CINCINNATI â€“ This 226-year-old Ohio River city came unglued in early April 2001, when three nights of riots and a plunge in the number of residents and businesses followed the death of an unarmed black man shot by the police.
Fourteen years later Cincinnati is climbing to the top of the heap of American midsize cities in real estate construction — a surge in investment and new buildings fostered not only by the hard work of social activists and human rights leaders, but also by scores of business starts, job growth, wage increases, public-private partnerships, and transit development that folowed. The cityâ€™s population, 297,517 in 2013 according to the US Census Bureau, grew over 600 residents, the first increase since 1950, when Cincinnatiâ€™s population peaked at 504,000 residents.
Cincinnati’s resurgence, based in large part on the development of a new big data industry and marketing analytics, is evidence of two powerful and promising trends reshaping the United States in the 21st century. The first is the pace of job growth in American cities, which now is faster than in the suburbs. (See my articles here in the New York Times.) The second is the recovery of the Rust Belt, and especially the strength of cities in the Ohio River Valley. In today’s New York Times I report on Cincinnati’s rise as a center of what city leaders call “consumer science.”
One measure of Cincinnatiâ€™s new relevance is the $85 million, 338,000-square-foot, 12-story office building that Atlanta-based Carter is building to house General Electricâ€™s new Global Operations Center. Construction is due to be completed in 2016 in The Banks, an 18-acre Ohio riverfront development located between the cityâ€™s baseball and football stadiums. The building and the district will be served by a station stop on the 3.6 mile, $148 million Cincinnati streetcar line, scheduled to open the same year.
GEâ€™s Operations Center, one of five the company is developing globally, contains first floor retail, parking on the second floor, 10 stories of conference and office space, and houses up to 2,000 GE professionals, 1,400 of them new to Cincinnati. The installation serves big development and manufacturing centers that GE operates in the U.S., including lighting and aviation manufacturing sites in two Ohio cities.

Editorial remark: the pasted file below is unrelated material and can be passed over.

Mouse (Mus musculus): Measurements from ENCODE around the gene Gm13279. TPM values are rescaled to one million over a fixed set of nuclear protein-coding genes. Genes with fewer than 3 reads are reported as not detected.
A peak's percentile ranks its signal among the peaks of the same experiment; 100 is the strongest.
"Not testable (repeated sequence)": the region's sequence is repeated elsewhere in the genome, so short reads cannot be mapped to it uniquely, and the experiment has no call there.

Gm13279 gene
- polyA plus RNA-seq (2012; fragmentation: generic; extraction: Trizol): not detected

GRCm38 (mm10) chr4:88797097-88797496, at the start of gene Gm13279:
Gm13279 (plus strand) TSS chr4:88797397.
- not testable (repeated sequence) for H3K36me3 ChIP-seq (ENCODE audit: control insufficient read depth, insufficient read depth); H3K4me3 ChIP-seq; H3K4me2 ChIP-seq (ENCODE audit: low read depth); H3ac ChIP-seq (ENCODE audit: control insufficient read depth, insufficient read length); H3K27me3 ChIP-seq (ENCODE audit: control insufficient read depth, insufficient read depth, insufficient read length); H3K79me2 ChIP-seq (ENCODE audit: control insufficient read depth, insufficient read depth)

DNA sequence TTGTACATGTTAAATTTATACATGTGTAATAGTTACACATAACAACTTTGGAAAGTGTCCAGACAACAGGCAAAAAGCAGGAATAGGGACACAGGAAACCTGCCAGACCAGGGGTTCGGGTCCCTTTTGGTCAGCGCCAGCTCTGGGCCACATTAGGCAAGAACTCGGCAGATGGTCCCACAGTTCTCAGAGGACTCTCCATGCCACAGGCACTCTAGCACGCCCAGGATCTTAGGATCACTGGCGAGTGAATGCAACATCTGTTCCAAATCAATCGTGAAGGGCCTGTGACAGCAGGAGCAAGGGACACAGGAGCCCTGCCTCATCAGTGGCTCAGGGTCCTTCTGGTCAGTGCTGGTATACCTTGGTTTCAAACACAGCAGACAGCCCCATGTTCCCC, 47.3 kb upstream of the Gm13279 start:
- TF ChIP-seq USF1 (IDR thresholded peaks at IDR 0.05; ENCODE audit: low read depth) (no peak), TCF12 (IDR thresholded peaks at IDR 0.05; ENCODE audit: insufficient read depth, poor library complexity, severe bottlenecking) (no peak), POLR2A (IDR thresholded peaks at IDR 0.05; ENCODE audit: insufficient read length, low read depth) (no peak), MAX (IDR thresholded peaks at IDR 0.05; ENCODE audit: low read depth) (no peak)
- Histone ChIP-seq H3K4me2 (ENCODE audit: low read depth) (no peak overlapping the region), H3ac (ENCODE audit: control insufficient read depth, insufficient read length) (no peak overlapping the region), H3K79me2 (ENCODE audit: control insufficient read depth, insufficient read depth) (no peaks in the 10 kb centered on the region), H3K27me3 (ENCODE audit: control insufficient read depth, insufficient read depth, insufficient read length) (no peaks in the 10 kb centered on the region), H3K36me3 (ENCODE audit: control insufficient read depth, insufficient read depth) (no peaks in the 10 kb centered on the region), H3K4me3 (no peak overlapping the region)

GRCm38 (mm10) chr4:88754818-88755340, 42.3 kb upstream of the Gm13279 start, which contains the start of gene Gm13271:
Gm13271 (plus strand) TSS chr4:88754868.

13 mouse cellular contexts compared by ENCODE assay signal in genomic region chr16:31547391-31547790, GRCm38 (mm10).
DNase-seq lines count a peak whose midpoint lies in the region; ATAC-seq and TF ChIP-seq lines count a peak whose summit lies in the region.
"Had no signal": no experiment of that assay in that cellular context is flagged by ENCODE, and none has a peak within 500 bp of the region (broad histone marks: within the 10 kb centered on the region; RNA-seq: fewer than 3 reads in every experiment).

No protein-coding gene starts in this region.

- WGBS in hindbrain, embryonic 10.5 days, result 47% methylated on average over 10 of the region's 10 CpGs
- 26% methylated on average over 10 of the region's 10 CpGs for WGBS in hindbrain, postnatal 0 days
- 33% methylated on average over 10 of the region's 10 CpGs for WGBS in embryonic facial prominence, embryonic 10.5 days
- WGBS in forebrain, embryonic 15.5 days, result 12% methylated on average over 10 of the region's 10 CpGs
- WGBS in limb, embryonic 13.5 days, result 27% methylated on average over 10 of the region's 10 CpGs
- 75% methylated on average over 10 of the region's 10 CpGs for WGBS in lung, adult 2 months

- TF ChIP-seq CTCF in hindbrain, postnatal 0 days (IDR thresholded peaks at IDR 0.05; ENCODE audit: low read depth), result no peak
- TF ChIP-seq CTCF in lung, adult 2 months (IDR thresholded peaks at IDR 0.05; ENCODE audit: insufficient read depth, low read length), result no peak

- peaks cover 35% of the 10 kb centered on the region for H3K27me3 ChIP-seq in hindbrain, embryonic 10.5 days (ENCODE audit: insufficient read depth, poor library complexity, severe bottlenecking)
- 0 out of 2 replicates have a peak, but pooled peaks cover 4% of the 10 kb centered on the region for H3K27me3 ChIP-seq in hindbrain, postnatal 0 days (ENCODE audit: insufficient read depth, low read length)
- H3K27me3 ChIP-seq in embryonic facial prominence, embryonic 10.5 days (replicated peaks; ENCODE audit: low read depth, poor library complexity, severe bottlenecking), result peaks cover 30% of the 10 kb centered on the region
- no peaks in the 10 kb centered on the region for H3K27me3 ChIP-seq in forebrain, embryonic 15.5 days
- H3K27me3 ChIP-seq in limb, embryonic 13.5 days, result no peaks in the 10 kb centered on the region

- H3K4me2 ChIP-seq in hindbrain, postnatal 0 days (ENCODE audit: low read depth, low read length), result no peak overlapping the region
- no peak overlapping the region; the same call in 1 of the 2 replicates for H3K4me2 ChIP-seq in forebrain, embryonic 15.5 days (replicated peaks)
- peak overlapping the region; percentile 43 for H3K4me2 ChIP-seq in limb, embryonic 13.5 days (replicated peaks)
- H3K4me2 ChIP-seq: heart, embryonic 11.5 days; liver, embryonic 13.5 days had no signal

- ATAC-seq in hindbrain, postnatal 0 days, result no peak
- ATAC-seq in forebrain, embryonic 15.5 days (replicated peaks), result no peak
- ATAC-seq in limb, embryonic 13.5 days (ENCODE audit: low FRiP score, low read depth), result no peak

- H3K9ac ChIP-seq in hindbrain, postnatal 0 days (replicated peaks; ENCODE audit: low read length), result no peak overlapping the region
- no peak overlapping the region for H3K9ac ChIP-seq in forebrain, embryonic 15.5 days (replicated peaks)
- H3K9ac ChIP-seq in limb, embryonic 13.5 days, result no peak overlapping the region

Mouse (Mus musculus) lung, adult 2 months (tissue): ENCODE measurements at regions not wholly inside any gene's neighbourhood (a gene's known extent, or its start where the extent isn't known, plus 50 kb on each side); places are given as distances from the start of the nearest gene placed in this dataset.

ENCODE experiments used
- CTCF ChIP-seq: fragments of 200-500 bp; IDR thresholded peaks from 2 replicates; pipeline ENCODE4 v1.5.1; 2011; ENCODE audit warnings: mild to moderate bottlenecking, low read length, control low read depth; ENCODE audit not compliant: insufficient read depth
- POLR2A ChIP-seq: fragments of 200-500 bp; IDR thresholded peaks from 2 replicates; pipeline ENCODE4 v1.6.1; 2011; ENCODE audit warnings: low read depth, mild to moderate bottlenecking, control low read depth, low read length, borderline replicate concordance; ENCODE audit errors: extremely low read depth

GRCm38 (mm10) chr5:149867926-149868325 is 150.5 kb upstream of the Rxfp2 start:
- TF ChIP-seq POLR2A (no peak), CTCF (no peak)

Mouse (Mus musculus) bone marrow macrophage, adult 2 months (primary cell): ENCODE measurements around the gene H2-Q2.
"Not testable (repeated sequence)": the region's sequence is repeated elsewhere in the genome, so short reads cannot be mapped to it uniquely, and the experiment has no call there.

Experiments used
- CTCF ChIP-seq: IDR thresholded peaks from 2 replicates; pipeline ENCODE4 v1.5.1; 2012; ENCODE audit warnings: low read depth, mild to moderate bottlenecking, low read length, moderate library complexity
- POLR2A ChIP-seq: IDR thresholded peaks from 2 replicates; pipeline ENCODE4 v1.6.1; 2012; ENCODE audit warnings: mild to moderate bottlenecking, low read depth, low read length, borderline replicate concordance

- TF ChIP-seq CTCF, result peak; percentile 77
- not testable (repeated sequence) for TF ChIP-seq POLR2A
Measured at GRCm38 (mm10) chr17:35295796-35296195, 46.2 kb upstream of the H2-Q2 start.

The center is being built with the help of $101 million in city, county, and state tax and investment incentives.Â In exchange GE committed to employ at least 1,800 people in Cincinnati over the next 18 years, earning a total payroll of $142 million annually to start, or an average of $79,000 a year.
â€œCincinnati was chosen due to GEâ€™s long-standing presence in the state and southwest Ohio,â€ said Dominic McMullan, a GE spokesman, â€œas well as a pool of local talent and skills required for the roles in the Global Operations Center. In addition, the state, county and city provided a competitive incentive package to GE.â€
Big Data Urban Economics
Another big project that is competing with GE for attention, and illustrates the Queen Cityâ€™s powerful embrace of new market opportunities, is the dunnhumby Centre just a few blocks away. The $140 million, nine-story, 285,000-square-foot office building opens in the spring and will make the corner of Fifth and Race one of downtownâ€™s most prominent addresses again.